The expert further points out that there are no scientific studies on spacing outside of medical patient care. In summary, in her opinion and to the conviction of the court, only the following rules can be established:
– keeping a distance of about 1.5 m (1 – 2 m) in case of vis-à-vis contacts when one of the two persons has symptoms of a cold can be described as a sensible measure. However, it is not scientifically proven; there is only evidence or it can be said to be plausible that it is an effective measure to protect against contact with pathogens through droplets of respiratory secretion if the person in contact has signs of a cold. In contrast, an all-round distance is not an effective way to protect oneself if the contact has a cold.
-. keeping an all-round distance or even just a vis-à-vis distance of about 1.5 m (1 – 2 m) if none of the people present has signs of a cold is not supported by scientific data. However, this greatly impairs people living together and especially carefree contact among children, without any apparent benefit in terms of infection protection. 3.
– close contacts, i.e. under 1.5 m (1 – 2 m), among pupils or between teachers and pupils or among colleagues at work, etc., do not pose a risk even if one of the two contact persons has signs of a cold, because the duration of such contacts at school or even among adults somewhere in public is far too short for droplet transmission to occur. This is also shown by studies from households where, despite living in close quarters with numerous skin and mucous membrane contacts, few members of the household become ill when one has a respiratory infection.”
The court also follows Prof Kappstein’s assessment regarding the transmission rates of symptomatic, pre-symptomatic and asymptomatic people. It writes:
“Pre-symptomatic transmissions are possible, according to her, but not inevitable. In any case, according to her, they are significantly lower in the evaluation of real contact scenarios than in mathematical modelling.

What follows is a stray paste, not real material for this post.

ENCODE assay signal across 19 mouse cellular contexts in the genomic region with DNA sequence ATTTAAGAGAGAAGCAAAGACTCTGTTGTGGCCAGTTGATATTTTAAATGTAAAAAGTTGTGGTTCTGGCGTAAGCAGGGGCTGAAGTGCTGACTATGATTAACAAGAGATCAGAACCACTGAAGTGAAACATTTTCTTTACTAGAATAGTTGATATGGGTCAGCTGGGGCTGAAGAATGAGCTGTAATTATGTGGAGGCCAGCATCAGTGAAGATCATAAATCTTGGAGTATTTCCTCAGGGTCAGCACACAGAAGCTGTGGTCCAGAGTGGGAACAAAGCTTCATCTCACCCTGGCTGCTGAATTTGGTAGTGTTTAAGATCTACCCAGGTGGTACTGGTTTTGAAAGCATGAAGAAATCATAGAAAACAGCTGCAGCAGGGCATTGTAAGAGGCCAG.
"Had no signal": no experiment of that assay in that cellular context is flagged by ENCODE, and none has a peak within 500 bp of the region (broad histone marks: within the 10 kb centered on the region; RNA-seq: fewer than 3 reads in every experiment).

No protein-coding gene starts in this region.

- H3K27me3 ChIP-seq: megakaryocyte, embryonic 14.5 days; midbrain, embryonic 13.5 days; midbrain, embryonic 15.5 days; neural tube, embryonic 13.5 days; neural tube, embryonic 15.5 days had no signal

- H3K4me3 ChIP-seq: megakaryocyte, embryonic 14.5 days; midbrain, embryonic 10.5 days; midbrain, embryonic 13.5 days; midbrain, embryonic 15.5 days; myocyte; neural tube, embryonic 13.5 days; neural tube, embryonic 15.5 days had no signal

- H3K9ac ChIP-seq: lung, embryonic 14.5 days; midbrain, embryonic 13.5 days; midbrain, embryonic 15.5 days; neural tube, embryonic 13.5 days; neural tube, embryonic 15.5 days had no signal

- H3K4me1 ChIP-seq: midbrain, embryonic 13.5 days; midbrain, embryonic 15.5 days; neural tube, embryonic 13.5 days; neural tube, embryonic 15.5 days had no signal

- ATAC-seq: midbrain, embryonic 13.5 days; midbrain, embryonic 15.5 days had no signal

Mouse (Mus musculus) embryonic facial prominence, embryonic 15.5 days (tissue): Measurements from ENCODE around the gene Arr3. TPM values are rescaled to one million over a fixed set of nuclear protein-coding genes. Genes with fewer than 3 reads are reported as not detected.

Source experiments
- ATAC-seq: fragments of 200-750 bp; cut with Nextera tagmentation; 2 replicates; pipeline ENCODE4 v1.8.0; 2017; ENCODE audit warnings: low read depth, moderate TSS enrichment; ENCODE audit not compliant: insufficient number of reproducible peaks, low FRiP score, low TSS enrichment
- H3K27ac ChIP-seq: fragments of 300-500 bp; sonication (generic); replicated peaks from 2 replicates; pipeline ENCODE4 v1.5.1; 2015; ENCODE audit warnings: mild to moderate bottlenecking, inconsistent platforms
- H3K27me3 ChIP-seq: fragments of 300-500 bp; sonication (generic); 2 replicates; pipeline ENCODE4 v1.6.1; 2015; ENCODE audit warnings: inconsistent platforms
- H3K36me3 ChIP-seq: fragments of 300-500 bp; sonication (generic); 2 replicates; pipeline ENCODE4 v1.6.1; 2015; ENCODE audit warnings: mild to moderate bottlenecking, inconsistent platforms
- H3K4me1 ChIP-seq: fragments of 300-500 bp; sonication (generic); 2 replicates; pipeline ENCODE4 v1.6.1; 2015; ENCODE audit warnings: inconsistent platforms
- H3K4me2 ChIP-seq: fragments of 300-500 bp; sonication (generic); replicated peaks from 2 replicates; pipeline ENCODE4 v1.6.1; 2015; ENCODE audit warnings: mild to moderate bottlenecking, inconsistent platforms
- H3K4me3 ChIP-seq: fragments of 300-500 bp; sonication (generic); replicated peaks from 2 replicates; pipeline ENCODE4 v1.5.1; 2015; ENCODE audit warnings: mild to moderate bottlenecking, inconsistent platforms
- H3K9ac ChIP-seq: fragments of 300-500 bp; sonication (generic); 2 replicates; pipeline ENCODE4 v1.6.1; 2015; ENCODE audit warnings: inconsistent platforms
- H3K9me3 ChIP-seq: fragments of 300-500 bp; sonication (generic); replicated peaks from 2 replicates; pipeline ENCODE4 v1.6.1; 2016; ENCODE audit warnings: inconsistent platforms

From a systematic review with meta-analysis on Corona transmission in households published in December 2020, it contrasts a higher but still not excessive transmission rate in symptomatic index cases of 18% with an extremely low transmission in asymptomatic cases of only 0.7%. The possibility that asymptomatic people, previously referred to as healthy people, transmit the virus is therefore meaningless.”
In summary, the court states, “There is no evidence that face masks of various types can reduce the risk of infection by SARS-CoV-2 at all, or even appreciably. This statement applies to people of all ages, including children and adolescents, as well as asymptomatic, pre-symptomatic and symptomatic persons.
On the contrary, there is the possibility that the even more frequent hand-face contact when wearing masks increases the risk of coming into contact with the pathogen oneself or bringing fellow humans into contact with it. For the normal population, there is no risk of infection in either the public or private sphere that could be reduced by wearing face masks (or other measures). There is no evidence that compliance with distance requirements can reduce the risk of infection. This applies to people of all ages, including children and adolescents.”
Even after the extensive findings of the expert Prof. Dr. Kuhbandner, according to the reasons for the judgement, “there is no high-quality scientific evidence to date that the risk of infection can be significantly reduced by wearing face masks. According to the expert’s findings, the recommendations of the RKI and the S3 guideline of the professional societies are based on observational studies, laboratory studies on the filter effect and modelling studies, which only provide low and very low evidence, because no really valid conclusions on the effect of masks in everyday life and at schools can be drawn from such studies due to the underlying methodology. In addition, the results of the individual studies are heterogeneous and more recent observational studies also provide contradictory findings.”